Modelling rheumatoid arthritis: a hybrid modelling framework to describe pannus formation in a small joint

Fiona R. Macfarlane*, Mark A.J. Chaplain, Raluca Eftimie

*Corresponding author for this work

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Rheumatoid arthritis (RA) is a chronic inflammatory disorder that causes pain, swelling and stiffness in the joints, and negatively impacts the life of affected patients. The disease does not have a cure yet, as there are still many aspects of this complex disorder that are not fully understood. While mathematical models can shed light on some of these aspects, to date there are few such models that can be used to better understand the disease. As a first step in the mechanistic understanding of RA, in this study we introduce a new hybrid mathematical modelling framework that describes pannus formation in a small proximal interphalangeal (PIP) joint. We perform numerical simulations with this new model, to investigate the impact of different levels of immune cells (macrophages and fibroblasts) on the degradation of bone and cartilage. Since many model parameters are unknown and cannot be estimated due to a lack of experiments, we also perform a sensitivity analysis of model outputs to various model parameters (single parameters or combinations of parameters). Finally, we discuss how our model could be applied to investigate current treatments for RA, for example, methotrexate, TNF-inhibitors or tocilizumab, which can impact different model parameters.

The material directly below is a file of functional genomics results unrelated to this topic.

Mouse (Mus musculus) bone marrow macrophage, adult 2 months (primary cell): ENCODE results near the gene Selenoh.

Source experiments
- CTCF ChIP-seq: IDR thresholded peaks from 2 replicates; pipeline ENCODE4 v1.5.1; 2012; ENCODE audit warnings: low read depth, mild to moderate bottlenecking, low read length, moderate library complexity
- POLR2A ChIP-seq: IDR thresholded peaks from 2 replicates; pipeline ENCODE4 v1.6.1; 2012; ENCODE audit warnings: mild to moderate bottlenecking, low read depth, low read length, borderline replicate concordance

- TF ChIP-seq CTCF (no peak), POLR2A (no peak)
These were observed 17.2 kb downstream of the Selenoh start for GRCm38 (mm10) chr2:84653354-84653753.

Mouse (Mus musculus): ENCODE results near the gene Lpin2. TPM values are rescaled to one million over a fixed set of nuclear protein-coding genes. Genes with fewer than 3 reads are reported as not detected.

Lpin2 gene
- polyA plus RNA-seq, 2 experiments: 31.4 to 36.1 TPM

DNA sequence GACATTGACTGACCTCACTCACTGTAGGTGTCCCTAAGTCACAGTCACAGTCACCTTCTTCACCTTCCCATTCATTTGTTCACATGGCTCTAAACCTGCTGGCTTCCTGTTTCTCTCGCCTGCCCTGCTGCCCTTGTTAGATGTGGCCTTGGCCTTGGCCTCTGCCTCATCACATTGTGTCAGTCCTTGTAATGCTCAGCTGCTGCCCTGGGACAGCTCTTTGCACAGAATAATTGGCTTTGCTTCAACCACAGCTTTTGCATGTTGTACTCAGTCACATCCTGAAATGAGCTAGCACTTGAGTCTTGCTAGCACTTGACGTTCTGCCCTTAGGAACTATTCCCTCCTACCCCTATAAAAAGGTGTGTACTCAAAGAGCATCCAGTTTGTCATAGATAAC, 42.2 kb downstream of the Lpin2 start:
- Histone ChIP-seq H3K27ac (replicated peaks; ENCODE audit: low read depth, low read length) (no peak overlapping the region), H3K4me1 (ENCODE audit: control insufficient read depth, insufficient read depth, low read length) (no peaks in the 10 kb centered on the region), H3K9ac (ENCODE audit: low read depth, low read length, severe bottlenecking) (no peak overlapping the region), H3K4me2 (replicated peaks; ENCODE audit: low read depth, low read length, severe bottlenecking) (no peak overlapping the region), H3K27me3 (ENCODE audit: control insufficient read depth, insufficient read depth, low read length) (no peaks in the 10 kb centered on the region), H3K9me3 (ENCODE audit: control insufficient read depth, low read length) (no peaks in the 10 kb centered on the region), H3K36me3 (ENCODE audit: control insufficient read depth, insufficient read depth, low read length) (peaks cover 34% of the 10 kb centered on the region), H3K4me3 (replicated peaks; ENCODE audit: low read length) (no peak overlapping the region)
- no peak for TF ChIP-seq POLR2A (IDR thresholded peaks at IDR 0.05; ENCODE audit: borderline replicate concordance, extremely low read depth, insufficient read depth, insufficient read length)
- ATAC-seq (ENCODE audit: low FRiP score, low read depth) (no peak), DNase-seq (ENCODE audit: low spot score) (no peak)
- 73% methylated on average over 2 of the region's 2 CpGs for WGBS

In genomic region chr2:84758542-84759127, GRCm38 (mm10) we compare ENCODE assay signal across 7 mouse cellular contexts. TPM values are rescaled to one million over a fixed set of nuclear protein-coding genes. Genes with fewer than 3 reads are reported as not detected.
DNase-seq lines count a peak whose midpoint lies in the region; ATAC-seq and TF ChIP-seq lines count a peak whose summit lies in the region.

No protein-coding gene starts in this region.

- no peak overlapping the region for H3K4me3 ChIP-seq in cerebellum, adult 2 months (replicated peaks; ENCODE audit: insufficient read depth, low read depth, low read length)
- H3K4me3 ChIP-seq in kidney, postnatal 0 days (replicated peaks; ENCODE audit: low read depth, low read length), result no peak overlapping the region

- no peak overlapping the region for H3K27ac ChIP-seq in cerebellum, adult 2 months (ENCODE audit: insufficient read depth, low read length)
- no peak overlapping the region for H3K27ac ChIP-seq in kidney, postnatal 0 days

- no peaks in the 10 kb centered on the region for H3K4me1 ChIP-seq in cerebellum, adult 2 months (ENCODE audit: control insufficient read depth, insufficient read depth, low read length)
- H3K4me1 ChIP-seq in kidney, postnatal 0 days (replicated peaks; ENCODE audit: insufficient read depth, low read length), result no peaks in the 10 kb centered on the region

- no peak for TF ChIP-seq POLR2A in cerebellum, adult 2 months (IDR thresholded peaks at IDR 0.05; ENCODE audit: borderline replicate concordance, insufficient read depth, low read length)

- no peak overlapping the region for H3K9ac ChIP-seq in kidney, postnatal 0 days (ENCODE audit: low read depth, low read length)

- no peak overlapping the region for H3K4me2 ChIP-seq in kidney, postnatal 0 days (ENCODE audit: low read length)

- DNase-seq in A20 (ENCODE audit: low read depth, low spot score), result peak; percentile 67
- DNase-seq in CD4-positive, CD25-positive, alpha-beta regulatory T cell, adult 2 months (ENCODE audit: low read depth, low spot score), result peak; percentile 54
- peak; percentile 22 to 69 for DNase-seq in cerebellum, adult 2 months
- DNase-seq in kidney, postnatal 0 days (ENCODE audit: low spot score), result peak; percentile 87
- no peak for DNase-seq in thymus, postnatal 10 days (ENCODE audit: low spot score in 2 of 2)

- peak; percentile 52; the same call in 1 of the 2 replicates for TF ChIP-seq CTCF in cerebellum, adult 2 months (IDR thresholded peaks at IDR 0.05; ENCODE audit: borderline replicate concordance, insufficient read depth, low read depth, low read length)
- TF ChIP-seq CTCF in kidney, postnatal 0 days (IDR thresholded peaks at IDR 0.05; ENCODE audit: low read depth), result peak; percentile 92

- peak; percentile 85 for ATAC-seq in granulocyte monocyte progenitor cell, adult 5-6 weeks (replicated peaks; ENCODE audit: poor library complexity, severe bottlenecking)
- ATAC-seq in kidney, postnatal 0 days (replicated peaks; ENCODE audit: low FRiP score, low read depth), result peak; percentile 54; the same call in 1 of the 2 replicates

Original languageEnglish
Article number100014
Number of pages20
Early online date20 Apr 2022
Publication statusPublished - Jun 2022


  • Rheumatoid arthritis
  • Hybrid model
  • Stochasticity
  • Immune response


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